Now that the convention is finished, I've finished my post on Aria: Episode 8 "Within that precious person's memories...".  I've also managed to hold off watching Episode 9 until after I get this finished.

Episode 8 is Alice vs. Athena, as opposed to Episode 6, which was Alice vs. Alicia.  As Alicia won the last round of mind games, Alice is stuck in a battle of wits with the notoriously dopey Athena...

The episode opens with Alice discussing going on a picnic with Athena.  This gets Akari and Aika excited, as the 'picnic' excuse is normally used a cover for the promotion test to Single, which for Alice is long overdue.  The excitement of the pair fades when Alice mentions that she's the one who came up with the picnic idea.  (I'm still curious as to what code of Omerta the Undines have that the whole 'picnic on Hope Hill / single promotion test' hasn't been exposed yet.)

Alice returns to the apartment she shares with Athena at the lavish Orange Planet citadel, where she makes elaborate trip plans and prepares lunch, during which it is revealed that President Maa likes to eat bananas (see previous post).  It's a pleasure to see her genuinely happy for once, and the fun of the character is that we've seen her ability to express emotions has developed as the series has progressed.  She returns from taking the least fan-servicey bath in anime history (unless you're an ankle fetishist) to find Athena asleep.  Alice leaves a copy of her itinerary for Athena.

Alice wakes up to find Athena gone on what was supposed to be her day off.  She broods angrily in her room until Athena returns unexpectedly and out of breath.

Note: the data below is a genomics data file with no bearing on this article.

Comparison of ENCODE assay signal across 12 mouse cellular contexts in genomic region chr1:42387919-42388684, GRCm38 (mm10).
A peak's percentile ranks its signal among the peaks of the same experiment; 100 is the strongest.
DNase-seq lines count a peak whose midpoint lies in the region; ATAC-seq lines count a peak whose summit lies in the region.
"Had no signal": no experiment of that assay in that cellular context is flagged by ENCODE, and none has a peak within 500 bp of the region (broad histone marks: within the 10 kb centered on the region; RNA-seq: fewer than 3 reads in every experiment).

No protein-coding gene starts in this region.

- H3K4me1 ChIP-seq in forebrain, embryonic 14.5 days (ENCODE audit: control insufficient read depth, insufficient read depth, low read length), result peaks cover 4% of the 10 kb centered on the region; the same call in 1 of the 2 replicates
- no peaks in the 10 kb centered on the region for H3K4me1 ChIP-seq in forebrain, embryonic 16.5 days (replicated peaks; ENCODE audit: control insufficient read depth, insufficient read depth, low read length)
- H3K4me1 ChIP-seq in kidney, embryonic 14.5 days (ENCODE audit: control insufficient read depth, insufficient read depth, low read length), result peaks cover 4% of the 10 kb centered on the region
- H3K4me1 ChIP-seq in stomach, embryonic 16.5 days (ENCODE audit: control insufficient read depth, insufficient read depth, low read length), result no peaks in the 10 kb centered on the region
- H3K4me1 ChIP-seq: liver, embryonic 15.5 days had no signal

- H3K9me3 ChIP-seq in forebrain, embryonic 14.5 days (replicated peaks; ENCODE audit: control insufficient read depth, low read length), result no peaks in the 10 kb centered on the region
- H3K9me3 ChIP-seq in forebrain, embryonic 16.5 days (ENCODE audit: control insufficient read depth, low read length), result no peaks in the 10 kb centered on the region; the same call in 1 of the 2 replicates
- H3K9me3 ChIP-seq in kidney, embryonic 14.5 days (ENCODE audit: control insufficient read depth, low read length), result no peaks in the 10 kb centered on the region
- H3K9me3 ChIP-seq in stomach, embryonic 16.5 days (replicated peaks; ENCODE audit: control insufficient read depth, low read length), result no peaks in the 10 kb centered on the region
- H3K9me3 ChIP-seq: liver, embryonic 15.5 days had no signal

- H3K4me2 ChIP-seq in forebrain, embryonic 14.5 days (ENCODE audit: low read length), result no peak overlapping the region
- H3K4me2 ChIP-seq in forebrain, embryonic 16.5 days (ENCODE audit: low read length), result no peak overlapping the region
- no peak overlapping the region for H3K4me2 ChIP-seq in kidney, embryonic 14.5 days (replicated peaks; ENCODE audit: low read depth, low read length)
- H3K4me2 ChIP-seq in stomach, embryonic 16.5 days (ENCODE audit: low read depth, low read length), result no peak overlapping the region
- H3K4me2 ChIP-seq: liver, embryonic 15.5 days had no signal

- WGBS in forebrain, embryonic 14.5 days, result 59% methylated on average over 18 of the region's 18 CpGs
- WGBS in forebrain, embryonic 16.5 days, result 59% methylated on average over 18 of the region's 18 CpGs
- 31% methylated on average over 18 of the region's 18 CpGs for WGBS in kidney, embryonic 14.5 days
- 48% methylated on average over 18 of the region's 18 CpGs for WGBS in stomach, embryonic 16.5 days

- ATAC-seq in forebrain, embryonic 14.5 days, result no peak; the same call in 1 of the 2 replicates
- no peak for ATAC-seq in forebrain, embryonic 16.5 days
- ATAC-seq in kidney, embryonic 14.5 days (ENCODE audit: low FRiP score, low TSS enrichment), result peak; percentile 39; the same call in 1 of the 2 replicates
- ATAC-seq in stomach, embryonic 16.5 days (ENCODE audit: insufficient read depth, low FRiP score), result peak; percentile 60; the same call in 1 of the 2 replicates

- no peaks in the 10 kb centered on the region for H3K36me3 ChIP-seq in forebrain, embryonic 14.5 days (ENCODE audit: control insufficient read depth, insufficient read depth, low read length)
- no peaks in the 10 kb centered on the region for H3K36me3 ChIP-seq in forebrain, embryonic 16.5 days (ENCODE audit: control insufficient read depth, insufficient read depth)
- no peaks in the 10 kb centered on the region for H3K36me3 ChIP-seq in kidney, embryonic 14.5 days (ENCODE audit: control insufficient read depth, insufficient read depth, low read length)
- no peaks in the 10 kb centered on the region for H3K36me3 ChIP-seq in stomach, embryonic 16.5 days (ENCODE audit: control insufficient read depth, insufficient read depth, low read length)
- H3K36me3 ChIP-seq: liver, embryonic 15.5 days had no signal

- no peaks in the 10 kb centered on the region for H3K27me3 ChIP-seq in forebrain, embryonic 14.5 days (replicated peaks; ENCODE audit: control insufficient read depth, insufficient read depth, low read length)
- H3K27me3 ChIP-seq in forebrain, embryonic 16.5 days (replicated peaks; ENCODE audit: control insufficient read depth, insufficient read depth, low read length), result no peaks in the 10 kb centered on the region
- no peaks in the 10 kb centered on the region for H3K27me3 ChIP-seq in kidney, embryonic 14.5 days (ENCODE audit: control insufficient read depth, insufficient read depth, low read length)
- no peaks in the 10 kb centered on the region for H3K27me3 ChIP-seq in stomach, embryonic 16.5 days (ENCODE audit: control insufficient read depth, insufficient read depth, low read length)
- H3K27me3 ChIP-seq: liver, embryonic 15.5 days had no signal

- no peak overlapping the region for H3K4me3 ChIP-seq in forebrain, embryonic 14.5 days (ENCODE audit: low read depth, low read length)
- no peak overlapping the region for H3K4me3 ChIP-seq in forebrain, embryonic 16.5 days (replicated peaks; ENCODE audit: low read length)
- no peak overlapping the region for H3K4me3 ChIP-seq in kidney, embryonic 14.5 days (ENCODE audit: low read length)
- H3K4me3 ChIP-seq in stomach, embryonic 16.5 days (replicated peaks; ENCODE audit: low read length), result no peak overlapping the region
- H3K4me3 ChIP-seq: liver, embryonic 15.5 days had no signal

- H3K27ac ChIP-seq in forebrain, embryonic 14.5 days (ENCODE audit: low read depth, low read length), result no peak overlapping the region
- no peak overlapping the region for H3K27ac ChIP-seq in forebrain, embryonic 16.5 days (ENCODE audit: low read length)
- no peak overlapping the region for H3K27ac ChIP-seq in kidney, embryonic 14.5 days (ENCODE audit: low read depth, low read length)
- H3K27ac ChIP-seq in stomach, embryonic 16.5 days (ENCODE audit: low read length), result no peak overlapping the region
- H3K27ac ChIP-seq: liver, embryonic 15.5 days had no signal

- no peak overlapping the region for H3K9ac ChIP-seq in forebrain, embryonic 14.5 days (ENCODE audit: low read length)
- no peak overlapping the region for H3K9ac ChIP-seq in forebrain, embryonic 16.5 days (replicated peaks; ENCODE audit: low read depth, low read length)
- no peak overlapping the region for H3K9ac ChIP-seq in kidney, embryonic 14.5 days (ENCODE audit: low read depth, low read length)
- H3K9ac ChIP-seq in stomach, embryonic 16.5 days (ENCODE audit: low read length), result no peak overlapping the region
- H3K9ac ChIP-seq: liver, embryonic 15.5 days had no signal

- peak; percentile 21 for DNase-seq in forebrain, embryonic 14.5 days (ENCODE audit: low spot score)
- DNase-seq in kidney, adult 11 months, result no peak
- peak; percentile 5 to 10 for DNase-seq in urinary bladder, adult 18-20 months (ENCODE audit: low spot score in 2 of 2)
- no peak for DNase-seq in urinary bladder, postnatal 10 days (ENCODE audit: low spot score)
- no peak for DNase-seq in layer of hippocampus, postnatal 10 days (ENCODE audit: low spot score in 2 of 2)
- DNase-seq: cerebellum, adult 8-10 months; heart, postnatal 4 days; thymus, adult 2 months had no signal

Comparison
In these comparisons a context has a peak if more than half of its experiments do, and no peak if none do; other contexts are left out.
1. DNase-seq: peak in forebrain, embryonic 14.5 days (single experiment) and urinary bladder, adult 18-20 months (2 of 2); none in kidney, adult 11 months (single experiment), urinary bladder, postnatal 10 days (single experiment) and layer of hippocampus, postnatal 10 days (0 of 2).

Athena apologizes for the sudden call to duty, and Alice makes a half-hearted attempt to accept the apology before stalking off angrily.  Athena attempts to follow, but fate... or President Maa... intervenes.

President Maa... in the Bedroom... with the Banana Peel.

A frantic call to Aria company ensues, and Akari and Alicia arrive to find a distraught Alice and a seemingly normal Athena, and not a normal-for-Athena Athena, but a coordinated, quick-witted, alert Athena.  The downside of the new Athena is that she's also lost her memory.

Athena's memory slowly returns as Alice spends the day trying to prod Athena's memory back into shape.  Athena eventually remembers everything but Alice, which saddens Alice to no end.

Athena asks Alice what kind of a mentor she had been, and a sobbing Alice is forced to admit that she likes Athena.  Then Alicia intervenes, forcing Athena to give up her trick;  she'd been faking the amnesia to get Alice to open up.

Poor Alice.  This is the second time she's been completely outwitted in the past three episodes.

The fake Amnesia plot is pretty standard fare, but Athena's ability to turn off the clumsiness and dull-wittedness she normally displays is rather impressive.  She claims that it takes most of her attention to act normal, of course, but it's tempting to compare the usual Athena to Verbal Kint, Keven Spacey's character from The Usual Suspects.

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Thursday, March 13 2008

Aria: Maa

I'm still working on the Episode 8 post for Aria.  Preparing for the second convention in as many weekends has taken a lot out of me.

While Episode 8 largely covers Athena and Alice, we do get to see a fair bit of Maa.  I'm even more convinced that Maa isn't an ordinary Earth cat.  I'm not saying he's absolutely a Mars cat, but whatever he is he has monkey and piranha genes in him.  How else can he eat five whole bananas that are larger than he is?  And whatever he is, he's smart enough to peel them first.  Perhaps President Aria is right to be scared of Maa's attempts to eat him;  one of these days Maa may very well succeed.

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Monday, March 10 2008

Historical Accuracy in Games: an Example

I just got back from the HMGS East Cold Wars convention in Lancaster, PA, and I am preparing for my Alma Mater's "CollegeCon" alumni weekend and boardgaming event next weekend.  I'll have a longer post up after both conventions are finished.  I hope to have a post on Aria episode 8 up this week as well, unless episode 9 is translated in which case all bets are off.